On this day in 1912 Pietro Mascagni’s Lodoletta had its United States premiere at the Metropolitan. Geraldine Farrar and Enrico Caruso sang the leads.

Pitts Sanborn in the World:

There was diverting matter for the curious spectator in “”Lodoletta,” the third new opera of the season of the Metropolitan Saturday afternoon. There was a vision of Holland – a canal and windmills always mean Holland – not as the land of the tulip, but as a region where roses blow and blow and clamber, and even wreathe the tallest tree tops. And such gifted trees. Before their efficient draperies arboriculture is abashed, diminished, dumb.

Then you marveled at a northern climate in whose beneficent embrace native and stranger behaved out of doors in glum November just as they did in merry May. Why lament the absent symbol of the Edam cheese when you could watch Miss Lodoletta, up with her namesake the lark, putting gaily to rights her American sleeping perch? Why complain this Lodoletta, tottering like a China-woman in her wooden shoes, was untrue to the simpler fashion of Dutch gaity? Why insist the Dutch discard such encumbrances on the doorstep or even wear them in a sleeping porch? O pedantry, though that killest the profits and stonest them which are sent unto thee!

If you had witnessed a dress rehearsal and wondered whether spotted fever had attacked the backdrop of canal and windmills or a plague of gnats fastened itself on Holland, you discovered measure had meantime been taken to clean the drop and clear the brave Dutch air. Never in the memory of the present scribe has Paris on a New York stage looked so nearly Paris on the Seine as the last act of this “Lodoletta,” and with an exquisite solitude for the verities of the compass the snow fell to nor’ard in larger flakes and thicker bunches than to south-ard, It was pleasant to see in the winter night shadow pictures of the dancers within waltzing across Flammen’s window shades – Mrs, Castle seemed to be of the party. But or course no Paris crowd on New Year’s eve would ever have let Lodoletta perish in the snow – that just couldn’t have happened except in an opera.

Seldom, indeed has the nameless and unsuspected malady that claims so many a hapless lady of the lyric stage seemed more gratuitous in its attack than in the case of Lodoletta. Surely it was quite enough for the good, old foster-father to suffer a fatal fall from a peach tree in Act I, while showering the rosy blooms on little children rejoicing over Lodoletta’s birthday, and then for the good wives of the village to drive the children from an innocent young girl in Act II because of an intrigue with a painter which never occurred, without handling her this sorry New Year’s blow in gay Paris. Really, that is just a bit too much! Mimi, Cio-Cio-San, Violetta, Gilda – none of that unhappy sisterhood but has her interlude of heaven. Even Lucia of Lammermoor, hounded relentlessly by the librettist, is allowed by the composer to lead the best sextet in opera and given a form of madness that brings the public up to her knees before she is at last consigned to the Ashton family tomb.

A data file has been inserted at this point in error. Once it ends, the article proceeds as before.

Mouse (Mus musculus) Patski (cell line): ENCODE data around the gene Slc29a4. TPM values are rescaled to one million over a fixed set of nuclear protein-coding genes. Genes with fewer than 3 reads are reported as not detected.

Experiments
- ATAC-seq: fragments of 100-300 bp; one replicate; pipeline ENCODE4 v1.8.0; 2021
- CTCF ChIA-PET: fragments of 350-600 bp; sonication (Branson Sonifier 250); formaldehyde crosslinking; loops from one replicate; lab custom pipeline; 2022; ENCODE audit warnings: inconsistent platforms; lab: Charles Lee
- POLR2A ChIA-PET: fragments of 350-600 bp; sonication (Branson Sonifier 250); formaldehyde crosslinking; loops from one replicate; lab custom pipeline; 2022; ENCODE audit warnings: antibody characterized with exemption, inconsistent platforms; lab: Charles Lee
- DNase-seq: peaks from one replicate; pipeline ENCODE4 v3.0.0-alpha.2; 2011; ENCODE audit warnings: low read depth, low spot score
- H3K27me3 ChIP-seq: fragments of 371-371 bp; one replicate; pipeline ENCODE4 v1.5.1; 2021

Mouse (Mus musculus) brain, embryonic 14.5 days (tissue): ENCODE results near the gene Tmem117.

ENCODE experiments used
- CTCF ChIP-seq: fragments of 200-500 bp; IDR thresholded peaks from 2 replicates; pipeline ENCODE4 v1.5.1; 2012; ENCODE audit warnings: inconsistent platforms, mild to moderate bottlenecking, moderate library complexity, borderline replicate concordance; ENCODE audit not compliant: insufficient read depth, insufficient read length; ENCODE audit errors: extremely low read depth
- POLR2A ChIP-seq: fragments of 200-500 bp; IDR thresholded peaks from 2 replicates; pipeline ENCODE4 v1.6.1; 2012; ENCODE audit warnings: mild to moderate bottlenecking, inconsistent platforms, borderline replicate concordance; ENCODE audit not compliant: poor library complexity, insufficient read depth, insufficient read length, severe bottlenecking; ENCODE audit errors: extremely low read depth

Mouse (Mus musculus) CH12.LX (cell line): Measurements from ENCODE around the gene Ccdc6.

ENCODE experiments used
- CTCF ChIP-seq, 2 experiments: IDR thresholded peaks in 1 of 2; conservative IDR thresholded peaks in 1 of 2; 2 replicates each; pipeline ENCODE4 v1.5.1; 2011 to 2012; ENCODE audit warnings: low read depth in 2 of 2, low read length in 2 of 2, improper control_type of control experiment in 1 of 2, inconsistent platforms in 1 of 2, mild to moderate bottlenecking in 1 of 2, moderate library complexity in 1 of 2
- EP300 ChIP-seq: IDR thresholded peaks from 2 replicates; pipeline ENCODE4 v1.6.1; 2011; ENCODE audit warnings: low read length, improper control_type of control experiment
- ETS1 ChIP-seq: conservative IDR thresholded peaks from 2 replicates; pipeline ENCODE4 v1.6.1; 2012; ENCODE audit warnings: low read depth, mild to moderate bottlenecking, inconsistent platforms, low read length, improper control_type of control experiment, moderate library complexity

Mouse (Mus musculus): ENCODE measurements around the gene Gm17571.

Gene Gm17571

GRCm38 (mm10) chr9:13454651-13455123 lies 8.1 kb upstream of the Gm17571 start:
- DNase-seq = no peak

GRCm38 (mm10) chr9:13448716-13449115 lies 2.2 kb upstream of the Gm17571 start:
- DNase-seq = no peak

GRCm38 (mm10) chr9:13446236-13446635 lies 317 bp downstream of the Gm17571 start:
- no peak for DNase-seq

No, it really is quite too sad a good tale of “Lodoletta,” but so perhaps not quite so sad as Mascagni’s music for it. That is all hovering on the teary smile of “La Bohème,” then suddenly remembering itself, and resolutely ascowl whining a dour plaint into Othello’s fateful handkerchief, Mascagni seems to have made up his mind on no account to rewrite “Cavalleria Rusticana” only to lose himself hopelessly in a maze of treacherous Puccini shallows flanked by frowning cliffs of Verdi.

However, the music of “Lodoletta” is not pretentious, and that is perhaps the kindest thing that can be said about it. The first act, with its genuine simplicity, its pretty song for the caroling children, its soaring tenor phrases, would probably, despite the insistence on Antonio’s funeral march, seem to an opera customer not gorged with frequency to be very nice indeed. The same customer might find that second act a trifle tedious, but the third he would be sure to enjoy.

Theatrically the third is the best act of the work. The orchestra waits for Flammen’s silhouetted guests, the festive music from the street, and set off against these, the pathetic monologues for tenor and for soprano make this an effective opera act even if wanting in originality or special ingenuity. It is on this act that must hang the main success of the work, together with the fact that the rôle of Flammen is so divined that Mr. Caruso can sing it with complete ease and decidedly thrilling results.

He lived up to his opportunity on Saturday in a way that won him deafening applause from an audience which packed the house to bursting. He also looked so slender and played so naturally as the great painter from Paris that one saw in him a perfectly presentable Julien, if the Metropolitan ever gets around to producing that far worthier opera of love and painting, “Louise.”

The ingenious Lodoletta gives Miss Farrar one of the parts in which she can look and act unsurpassably, recalling by more tokens than a death in the snow the Goose Girl with which she used to beguile the drab boredom of “Königskinder.” Only her very Chinese pedestrianism of the wooden shoes marred an exquisite impersonation. The high notes of the part which are not few, she sang with more substantial and better focused tone, than has been her wont. Lower down her voice often sounded weak and reedy. Still in phrasing and expression her singing was generally commendable. An admirer balked the no-flowers rule by throwing her a bouquet from a box.

Birthday anniversaries of composer Ermanno Wolf-Ferrari (1876), baritone Julius Huehn (1904), conductor Leopold Ludwig (1908), baritone Theodor Uppman (1920), composer Morton Feldman (1926) and baritone Vicente Sardinero (1937).